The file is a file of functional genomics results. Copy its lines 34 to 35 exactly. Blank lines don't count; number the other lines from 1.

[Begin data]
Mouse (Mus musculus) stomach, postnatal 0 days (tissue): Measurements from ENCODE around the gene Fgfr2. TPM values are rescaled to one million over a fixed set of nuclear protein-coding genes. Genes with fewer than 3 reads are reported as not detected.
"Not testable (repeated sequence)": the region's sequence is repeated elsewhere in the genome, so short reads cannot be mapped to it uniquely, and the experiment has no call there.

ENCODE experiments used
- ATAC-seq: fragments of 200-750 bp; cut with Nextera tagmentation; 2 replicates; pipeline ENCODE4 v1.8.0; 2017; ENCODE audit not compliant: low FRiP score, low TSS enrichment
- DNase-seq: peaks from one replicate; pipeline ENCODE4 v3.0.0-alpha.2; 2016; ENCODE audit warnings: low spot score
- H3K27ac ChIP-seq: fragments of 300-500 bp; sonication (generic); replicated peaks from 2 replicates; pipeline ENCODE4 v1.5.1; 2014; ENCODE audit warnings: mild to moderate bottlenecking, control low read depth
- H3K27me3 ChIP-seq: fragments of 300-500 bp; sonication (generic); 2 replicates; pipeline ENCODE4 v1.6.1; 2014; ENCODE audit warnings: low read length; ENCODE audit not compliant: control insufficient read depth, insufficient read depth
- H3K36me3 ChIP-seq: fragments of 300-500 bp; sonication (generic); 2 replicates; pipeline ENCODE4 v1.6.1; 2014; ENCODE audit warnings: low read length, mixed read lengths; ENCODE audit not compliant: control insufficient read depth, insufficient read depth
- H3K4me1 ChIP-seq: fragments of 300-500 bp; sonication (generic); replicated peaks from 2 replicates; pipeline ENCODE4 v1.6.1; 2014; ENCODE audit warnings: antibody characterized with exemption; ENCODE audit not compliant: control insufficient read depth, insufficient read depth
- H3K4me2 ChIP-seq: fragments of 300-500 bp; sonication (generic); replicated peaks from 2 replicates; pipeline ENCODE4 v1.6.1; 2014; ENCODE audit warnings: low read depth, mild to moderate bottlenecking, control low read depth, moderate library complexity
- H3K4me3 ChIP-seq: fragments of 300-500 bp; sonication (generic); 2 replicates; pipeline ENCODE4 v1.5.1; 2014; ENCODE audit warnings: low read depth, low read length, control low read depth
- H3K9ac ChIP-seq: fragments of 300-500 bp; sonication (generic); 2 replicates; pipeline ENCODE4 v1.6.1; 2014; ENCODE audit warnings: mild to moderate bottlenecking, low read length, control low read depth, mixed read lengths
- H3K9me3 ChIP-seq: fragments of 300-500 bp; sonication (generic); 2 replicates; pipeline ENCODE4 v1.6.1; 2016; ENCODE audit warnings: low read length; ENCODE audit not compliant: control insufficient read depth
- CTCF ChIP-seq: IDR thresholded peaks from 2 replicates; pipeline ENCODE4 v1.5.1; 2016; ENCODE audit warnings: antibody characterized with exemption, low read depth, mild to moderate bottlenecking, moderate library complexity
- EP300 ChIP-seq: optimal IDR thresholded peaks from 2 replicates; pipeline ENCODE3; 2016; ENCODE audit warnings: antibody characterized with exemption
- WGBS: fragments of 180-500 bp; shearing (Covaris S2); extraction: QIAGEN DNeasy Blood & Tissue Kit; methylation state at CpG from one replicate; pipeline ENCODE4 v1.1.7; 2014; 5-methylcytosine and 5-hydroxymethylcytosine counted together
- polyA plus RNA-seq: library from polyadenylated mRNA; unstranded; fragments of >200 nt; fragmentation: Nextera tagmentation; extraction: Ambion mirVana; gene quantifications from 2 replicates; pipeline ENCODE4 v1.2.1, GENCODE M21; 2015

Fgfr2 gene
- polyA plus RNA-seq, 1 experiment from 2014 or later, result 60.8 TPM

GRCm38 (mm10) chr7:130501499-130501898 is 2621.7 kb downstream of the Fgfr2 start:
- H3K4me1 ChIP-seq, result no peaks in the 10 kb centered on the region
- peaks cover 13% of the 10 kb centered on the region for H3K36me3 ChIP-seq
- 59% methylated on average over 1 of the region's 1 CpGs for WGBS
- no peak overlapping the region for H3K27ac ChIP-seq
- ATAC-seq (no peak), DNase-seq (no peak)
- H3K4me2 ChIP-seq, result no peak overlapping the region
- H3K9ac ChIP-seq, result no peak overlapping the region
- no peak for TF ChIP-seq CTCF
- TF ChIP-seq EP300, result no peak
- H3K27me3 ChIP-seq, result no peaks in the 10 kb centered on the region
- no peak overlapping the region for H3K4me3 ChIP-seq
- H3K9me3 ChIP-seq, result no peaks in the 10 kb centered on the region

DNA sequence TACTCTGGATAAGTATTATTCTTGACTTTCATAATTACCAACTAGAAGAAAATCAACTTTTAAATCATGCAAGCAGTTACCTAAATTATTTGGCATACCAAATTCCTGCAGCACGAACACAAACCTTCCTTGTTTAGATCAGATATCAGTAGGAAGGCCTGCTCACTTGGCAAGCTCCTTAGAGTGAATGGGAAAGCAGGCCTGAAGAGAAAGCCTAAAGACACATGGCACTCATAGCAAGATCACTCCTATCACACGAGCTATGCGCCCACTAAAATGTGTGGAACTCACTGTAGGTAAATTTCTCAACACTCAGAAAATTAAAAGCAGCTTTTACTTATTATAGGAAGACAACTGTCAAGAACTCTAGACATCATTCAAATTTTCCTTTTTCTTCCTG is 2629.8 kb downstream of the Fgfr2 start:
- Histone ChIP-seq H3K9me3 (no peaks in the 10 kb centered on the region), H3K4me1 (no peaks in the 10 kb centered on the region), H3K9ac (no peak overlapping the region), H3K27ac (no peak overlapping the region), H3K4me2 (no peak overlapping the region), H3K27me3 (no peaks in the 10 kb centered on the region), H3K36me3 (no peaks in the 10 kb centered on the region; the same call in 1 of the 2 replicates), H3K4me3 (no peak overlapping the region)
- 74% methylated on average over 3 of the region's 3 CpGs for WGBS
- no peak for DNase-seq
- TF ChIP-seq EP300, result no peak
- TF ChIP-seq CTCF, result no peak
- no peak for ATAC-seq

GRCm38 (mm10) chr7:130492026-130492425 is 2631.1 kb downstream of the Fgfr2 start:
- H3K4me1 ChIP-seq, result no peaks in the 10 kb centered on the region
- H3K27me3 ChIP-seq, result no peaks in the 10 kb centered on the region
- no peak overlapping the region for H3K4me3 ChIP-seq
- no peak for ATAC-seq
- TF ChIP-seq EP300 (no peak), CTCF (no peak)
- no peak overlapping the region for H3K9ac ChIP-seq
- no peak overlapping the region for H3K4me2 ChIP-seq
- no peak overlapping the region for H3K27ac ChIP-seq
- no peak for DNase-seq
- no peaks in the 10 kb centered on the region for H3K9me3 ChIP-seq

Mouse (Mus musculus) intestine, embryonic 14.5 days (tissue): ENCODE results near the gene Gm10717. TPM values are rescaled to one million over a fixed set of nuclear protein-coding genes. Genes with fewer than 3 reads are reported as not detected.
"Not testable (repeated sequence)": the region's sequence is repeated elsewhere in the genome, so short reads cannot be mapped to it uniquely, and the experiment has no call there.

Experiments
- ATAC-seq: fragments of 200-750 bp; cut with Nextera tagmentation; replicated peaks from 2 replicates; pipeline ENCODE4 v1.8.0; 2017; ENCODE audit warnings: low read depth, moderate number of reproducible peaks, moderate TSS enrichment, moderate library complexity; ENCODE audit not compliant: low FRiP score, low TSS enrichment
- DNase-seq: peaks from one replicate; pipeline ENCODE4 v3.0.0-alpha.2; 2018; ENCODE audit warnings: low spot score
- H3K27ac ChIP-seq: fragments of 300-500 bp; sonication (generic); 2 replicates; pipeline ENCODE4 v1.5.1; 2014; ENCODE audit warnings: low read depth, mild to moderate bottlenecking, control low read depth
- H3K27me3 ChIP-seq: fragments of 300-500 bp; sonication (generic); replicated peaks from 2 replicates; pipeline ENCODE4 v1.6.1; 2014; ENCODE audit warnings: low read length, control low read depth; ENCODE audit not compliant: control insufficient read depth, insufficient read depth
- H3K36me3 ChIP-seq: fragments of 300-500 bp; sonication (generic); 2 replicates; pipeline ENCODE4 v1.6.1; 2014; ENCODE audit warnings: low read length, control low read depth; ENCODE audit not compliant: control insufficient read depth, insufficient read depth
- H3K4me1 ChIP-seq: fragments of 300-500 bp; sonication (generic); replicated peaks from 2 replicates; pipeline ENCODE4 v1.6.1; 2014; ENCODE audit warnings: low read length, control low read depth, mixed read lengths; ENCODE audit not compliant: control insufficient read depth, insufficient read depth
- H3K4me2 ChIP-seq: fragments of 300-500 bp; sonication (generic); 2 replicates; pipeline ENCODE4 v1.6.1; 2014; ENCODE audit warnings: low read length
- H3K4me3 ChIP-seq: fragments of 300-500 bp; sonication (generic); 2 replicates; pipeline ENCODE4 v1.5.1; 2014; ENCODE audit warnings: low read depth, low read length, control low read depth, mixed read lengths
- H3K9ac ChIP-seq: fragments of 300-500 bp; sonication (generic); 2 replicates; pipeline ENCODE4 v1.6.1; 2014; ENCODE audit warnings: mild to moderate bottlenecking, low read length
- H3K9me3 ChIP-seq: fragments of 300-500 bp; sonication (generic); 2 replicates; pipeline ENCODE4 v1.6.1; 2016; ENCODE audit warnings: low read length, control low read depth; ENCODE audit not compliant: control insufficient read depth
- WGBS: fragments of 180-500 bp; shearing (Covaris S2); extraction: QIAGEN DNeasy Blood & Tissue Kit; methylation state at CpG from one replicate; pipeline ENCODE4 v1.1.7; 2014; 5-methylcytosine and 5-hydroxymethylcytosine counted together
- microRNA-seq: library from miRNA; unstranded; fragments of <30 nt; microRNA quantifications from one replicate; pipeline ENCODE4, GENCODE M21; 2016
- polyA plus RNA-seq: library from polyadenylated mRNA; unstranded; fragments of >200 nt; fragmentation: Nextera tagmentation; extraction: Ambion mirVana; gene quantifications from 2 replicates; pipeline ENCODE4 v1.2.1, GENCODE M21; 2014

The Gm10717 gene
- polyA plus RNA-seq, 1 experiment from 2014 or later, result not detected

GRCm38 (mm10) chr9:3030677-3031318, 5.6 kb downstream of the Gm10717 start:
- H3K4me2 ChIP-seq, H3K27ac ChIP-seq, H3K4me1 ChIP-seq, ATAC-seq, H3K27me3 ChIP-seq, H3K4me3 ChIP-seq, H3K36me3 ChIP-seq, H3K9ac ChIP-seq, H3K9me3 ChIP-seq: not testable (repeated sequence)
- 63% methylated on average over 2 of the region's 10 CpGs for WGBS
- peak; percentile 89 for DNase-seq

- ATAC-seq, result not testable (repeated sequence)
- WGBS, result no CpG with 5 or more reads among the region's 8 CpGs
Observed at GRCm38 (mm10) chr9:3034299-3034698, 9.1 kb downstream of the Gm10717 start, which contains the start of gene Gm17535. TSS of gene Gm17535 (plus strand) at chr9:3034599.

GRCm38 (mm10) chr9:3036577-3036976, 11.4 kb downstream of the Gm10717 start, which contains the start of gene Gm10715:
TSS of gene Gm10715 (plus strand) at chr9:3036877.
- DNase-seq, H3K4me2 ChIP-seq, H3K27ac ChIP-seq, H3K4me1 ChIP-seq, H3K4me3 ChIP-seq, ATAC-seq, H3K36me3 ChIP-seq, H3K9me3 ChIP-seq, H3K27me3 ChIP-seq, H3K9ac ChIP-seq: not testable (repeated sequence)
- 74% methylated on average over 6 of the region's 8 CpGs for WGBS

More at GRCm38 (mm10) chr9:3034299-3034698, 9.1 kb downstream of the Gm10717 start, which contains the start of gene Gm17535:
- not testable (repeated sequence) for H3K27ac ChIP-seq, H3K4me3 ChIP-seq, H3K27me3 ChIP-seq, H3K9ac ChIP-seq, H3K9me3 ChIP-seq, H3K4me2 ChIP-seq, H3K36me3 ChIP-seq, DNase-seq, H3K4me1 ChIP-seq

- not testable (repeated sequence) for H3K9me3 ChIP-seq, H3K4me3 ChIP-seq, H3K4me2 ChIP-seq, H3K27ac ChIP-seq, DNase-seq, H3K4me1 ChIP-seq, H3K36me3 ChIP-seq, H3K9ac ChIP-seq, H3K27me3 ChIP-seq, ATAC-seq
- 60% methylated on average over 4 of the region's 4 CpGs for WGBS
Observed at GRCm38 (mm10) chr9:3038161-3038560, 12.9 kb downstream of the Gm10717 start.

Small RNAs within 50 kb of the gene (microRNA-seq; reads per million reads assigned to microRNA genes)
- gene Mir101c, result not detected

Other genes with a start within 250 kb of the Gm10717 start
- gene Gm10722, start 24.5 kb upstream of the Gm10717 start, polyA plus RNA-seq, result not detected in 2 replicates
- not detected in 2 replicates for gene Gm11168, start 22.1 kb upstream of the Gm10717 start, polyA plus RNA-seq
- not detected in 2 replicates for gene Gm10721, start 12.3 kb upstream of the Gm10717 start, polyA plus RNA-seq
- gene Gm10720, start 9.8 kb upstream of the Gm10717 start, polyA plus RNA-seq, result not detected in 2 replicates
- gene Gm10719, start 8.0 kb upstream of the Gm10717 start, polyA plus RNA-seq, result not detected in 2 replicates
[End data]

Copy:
- Histone ChIP-seq H3K9me3 (no peaks in the 10 kb centered on the region), H3K4me1 (no peaks in the 10 kb centered on the region), H3K9ac (no peak overlapping the region), H3K27ac (no peak overlapping the region), H3K4me2 (no peak overlapping the region), H3K27me3 (no peaks in the 10 kb centered on the region), H3K36me3 (no peaks in the 10 kb centered on the region; the same call in 1 of the 2 replicates), H3K4me3 (no peak overlapping the region)
- 74% methylated on average over 3 of the region's 3 CpGs for WGBS